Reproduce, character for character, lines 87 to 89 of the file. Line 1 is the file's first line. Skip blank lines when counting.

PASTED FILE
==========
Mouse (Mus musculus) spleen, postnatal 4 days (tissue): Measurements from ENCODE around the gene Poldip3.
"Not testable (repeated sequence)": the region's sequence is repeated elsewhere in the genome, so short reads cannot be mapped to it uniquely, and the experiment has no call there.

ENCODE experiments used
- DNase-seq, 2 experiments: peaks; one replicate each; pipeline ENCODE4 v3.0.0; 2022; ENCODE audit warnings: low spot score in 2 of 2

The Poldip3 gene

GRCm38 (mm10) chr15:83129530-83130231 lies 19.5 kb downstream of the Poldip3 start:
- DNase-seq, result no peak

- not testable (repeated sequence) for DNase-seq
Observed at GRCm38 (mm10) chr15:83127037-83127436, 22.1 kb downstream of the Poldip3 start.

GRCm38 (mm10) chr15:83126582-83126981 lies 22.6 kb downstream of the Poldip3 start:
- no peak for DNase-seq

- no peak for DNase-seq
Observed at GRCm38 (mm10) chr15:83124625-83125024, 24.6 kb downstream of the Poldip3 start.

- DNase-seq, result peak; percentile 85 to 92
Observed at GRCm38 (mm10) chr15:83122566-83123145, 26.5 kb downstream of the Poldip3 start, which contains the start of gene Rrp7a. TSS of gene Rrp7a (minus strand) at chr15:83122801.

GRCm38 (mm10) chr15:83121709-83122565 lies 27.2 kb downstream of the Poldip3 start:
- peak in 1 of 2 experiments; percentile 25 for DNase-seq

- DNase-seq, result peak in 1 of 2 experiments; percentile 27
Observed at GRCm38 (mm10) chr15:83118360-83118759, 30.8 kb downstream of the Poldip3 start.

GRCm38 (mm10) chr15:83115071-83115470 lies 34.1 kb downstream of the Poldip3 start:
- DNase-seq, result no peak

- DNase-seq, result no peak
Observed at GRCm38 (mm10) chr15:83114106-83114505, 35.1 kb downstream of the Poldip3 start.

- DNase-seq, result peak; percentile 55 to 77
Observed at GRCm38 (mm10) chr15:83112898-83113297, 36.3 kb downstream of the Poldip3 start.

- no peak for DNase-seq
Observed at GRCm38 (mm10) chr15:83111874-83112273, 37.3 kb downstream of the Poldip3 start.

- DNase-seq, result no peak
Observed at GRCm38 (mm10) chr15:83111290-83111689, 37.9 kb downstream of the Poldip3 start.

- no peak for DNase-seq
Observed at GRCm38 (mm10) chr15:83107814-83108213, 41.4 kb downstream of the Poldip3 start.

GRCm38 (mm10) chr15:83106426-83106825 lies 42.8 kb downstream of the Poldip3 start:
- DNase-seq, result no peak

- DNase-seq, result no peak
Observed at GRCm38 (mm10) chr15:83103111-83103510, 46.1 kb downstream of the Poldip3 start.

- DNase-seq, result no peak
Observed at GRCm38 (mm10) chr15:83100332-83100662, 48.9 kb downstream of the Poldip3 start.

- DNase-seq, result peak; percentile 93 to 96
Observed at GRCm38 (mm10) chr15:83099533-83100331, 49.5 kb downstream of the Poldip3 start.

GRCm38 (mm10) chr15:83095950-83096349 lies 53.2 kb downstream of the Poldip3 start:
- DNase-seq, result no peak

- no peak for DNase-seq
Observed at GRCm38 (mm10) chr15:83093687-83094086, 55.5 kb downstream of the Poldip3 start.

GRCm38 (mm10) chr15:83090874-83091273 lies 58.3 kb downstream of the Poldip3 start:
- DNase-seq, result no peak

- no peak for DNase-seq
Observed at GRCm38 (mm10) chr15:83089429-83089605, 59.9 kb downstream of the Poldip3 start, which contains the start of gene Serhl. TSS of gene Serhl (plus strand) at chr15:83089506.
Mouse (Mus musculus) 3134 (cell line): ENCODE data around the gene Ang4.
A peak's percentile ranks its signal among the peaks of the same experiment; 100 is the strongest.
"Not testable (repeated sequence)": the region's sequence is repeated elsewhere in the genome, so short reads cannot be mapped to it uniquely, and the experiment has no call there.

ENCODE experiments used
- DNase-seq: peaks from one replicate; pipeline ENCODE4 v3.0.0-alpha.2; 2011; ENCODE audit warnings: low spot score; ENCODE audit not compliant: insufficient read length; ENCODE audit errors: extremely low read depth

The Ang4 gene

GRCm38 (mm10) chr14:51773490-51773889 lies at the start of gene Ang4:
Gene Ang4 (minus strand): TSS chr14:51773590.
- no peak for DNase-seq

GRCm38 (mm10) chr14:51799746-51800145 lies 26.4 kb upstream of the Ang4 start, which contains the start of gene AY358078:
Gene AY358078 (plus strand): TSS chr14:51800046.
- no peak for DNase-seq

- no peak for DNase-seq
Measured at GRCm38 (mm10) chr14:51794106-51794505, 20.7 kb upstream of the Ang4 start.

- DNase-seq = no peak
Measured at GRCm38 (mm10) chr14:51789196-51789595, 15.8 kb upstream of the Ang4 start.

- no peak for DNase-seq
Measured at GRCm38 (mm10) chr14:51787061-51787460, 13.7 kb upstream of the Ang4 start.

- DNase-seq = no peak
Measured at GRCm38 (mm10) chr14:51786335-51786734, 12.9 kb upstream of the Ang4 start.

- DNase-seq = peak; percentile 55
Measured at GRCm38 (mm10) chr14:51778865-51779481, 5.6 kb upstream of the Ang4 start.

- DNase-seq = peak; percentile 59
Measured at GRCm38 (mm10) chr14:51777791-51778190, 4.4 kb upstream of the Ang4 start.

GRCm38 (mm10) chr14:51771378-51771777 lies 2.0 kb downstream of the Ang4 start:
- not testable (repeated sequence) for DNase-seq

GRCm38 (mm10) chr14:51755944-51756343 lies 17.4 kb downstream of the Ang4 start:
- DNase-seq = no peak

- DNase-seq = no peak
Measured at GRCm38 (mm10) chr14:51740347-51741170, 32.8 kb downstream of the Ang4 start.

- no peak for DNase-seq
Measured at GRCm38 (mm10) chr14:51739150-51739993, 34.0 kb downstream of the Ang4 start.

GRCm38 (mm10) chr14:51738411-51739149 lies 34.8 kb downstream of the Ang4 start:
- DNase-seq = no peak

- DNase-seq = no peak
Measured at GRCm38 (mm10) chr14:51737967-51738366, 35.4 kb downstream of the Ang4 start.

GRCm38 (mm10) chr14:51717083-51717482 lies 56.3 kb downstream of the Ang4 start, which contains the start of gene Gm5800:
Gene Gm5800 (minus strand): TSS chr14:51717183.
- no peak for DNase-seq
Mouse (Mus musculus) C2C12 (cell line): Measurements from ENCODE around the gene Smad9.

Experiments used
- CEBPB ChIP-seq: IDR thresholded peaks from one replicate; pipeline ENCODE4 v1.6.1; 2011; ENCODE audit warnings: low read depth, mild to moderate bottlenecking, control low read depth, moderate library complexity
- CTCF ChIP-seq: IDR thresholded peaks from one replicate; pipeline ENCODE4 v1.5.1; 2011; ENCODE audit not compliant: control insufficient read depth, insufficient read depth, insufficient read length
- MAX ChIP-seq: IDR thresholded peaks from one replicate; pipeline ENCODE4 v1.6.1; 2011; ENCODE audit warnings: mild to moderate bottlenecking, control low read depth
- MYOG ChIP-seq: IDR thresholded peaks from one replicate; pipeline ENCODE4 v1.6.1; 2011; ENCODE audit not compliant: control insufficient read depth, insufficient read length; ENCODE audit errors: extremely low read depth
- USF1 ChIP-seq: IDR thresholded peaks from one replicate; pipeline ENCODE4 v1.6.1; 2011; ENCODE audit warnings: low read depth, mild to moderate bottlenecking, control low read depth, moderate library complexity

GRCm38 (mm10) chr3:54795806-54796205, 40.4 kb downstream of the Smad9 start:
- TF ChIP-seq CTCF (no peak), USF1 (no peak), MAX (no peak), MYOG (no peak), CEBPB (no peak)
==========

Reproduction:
Mouse (Mus musculus) C2C12 (cell line): Measurements from ENCODE around the gene Smad9.

Experiments used
- CEBPB ChIP-seq: IDR thresholded peaks from one replicate; pipeline ENCODE4 v1.6.1; 2011; ENCODE audit warnings: low read depth, mild to moderate bottlenecking, control low read depth, moderate library complexity